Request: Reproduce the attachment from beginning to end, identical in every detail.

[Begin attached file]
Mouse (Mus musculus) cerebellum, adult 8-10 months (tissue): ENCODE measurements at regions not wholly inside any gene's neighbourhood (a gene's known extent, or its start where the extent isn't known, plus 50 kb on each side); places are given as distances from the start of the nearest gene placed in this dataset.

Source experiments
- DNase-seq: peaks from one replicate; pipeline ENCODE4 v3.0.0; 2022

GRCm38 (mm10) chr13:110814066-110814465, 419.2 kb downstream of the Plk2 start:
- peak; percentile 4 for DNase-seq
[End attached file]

Mouse (Mus musculus) cerebellum, adult 8-10 months (tissue): ENCODE measurements at regions not wholly inside any gene's neighbourhood (a gene's known extent, or its start where the extent isn't known, plus 50 kb on each side); places are given as distances from the start of the nearest gene placed in this dataset.

Source experiments
- DNase-seq: peaks from one replicate; pipeline ENCODE4 v3.0.0; 2022

GRCm38 (mm10) chr13:110814066-110814465, 419.2 kb downstream of the Plk2 start:
- peak; percentile 4 for DNase-seq